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Whether you are trying to influence a team member to step up their participation in a new project or you are influencing a customer to upgrade their services or a prospect to consider your product or service versus your competitors, objections will come your way and you have to overcome those objections.

Overcoming customer’s objections is a skill you use to influence people. This is needed in collaborative projects, in sales, in customer service and any human-interaction. If you can hook others to your story or to make others listen to your Point of View (POV), then it allows you to move the sale forward. How well you or your employees overcome objections, impacts the sales cycle, the reputation factor, and the trusted advisor factor. These factors affect both long-term and short-term customer experience. To achieve that, your sales and customer service reps and team leaders must preemptively know the objections that will be raised and appear to be knowledgeable when they overcome the objection.

Explicit Objections are objections that are clearly communicated by the prospect or customer or stakeholder. When it is communicated, you have an opportunity to analyze their understanding and reposition your argument. Keep in mind, only acknowledging their objection is not enough. Minimizing the emotion behind the objection is as bad as ignoring the objection. The response (whether it be social media, face-to-face, email, phone, chat etc.) must add to your credibility without appearing to be dismissive. In particular, this trait is important when you are handling outbound customer interactions. Employees who plan their call (or interaction), make a list of common objections, understand and can communicate the talking/talk-off points, typically overcome objections better. They are also better at delivering solutions that the customer desires. As they do this right, the customer or the person they are interacting with, begins to trust them.

Implicit objections are objections that exist in your prospect or customer or stakeholder’s mind (sometimes without much clarity) but are not spoken aloud. They might not be sure of what they are objecting to. It might be color or font size or something more important like the amount of re-learn they have to do. The reasons are infinite. Eliciting that information is a skill that comes with active listening and asking open-ended questions. Employees who can do this appropriately, increase their sales conversion, have lower sales cycle and can manage their work-load and WIP (pipeline) better.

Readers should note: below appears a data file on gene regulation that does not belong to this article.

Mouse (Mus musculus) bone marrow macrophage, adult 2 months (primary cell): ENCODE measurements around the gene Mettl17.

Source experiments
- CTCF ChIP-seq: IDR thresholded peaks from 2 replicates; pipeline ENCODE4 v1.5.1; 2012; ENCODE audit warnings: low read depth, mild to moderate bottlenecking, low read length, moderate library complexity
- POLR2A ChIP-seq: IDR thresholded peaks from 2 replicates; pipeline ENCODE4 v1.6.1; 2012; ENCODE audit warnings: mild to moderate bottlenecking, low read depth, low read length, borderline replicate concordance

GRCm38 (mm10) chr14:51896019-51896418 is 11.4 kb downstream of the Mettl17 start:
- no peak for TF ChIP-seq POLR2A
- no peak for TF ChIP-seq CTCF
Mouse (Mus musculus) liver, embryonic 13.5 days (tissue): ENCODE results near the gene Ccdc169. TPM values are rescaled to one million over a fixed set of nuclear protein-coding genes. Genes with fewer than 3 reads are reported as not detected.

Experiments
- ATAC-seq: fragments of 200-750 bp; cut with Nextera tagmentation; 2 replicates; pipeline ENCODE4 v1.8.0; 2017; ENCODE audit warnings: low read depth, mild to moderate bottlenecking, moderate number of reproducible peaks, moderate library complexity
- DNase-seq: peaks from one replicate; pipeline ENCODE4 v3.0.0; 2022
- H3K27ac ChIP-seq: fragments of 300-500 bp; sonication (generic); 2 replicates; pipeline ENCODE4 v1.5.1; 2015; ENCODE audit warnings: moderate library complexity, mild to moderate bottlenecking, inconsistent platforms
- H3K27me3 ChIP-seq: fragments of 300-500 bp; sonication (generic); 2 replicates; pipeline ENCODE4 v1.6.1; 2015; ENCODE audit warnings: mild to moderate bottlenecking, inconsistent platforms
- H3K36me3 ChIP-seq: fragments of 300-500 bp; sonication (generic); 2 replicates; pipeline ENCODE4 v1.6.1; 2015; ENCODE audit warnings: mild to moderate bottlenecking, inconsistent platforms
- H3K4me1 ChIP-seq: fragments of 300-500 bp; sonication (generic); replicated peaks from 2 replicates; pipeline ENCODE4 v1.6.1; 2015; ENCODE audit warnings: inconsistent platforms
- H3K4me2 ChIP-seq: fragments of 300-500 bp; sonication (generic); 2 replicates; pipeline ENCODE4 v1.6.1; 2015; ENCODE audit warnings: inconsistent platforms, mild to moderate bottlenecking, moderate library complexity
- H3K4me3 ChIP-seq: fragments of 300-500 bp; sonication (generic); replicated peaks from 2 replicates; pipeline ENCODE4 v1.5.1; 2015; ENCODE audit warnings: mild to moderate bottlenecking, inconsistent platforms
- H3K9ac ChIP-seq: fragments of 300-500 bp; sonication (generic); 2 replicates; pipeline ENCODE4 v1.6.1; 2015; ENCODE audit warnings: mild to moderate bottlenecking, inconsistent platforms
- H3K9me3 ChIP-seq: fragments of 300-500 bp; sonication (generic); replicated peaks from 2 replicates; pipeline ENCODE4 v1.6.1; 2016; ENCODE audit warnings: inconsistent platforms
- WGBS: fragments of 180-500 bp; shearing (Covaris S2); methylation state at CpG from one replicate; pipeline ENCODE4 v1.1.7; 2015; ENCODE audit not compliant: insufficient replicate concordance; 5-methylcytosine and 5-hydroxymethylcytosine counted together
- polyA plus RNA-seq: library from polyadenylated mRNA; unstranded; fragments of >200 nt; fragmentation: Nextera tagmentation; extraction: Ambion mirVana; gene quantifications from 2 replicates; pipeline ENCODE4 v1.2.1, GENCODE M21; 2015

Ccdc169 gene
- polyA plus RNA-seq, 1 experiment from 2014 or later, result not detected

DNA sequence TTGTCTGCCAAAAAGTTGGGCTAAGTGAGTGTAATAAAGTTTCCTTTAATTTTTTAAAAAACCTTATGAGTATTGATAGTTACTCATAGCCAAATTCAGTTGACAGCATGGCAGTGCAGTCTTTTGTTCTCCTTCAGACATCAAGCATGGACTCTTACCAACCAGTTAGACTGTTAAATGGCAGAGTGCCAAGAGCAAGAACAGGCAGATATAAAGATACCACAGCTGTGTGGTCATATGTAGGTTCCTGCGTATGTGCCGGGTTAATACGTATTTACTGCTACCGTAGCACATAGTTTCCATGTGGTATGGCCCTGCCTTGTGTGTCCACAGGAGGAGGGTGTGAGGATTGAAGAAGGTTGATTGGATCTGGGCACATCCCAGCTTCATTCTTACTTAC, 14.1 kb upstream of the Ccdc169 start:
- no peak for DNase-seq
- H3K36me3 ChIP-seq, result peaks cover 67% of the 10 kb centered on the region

Jim Keenan in his blog gives a wonderful example about overcoming implicit objection. Also a great list of typical objections that a sales rep faces and the ways to overcome them is given at this here.

Do you care about successful conversion? For example, if sales conversion is your KPI, then you should learn and measure “overcoming objection metric”. Think about the lost opportunities or delayed projects or lost sales you had, you are very likely to find that there were perhaps more than one objection that was not addressed appropriately.

As Jill Konrath writes in Sales Call Planning Guide.

"These are the types of responses every seller dreams of hearing at the end of their meeting. Unfortunately, more often than not they hear:

“Thanks for your time; if we ever need one we’ll give you a call."

“We’ll think about it and get back to you."

“It’s not exactly what we were looking for."

"You’re too pricey for us."

There are three critical reasons why most sellers don’t win large contracts from big companies:

- They don’t invest enough time preparing for the meeting.

- They don’t understand the components of an effective initial sales meeting.

- They focus on their own offering – not the prospective company’s business needs."

Our results show that sales reps, customer service reps (CSRs) and team leaders who are trained and coached (in a targeted way) on Overcoming Objection skills can convert 130% of customers more than those who are not formally trained or coached or practice these skills.

PAKRA® Games simulate your work processes and provide a practice environment where your employees acquire critical-thinking and decision-making skills—before they engage with prospects and customers. We measure various metrics for every action and click that a learner makes in our Games. All our games provide a real simulation of the operational situation.

Our Games can teach you a real learning experience in overcoming objections. We score “overcoming objections" in all our cross-selling customer service, sales, customer interaction and leadership games.

Instructions for the game-player or learner emphasizing influencing customers. Here are samples of instructions of some of our games:


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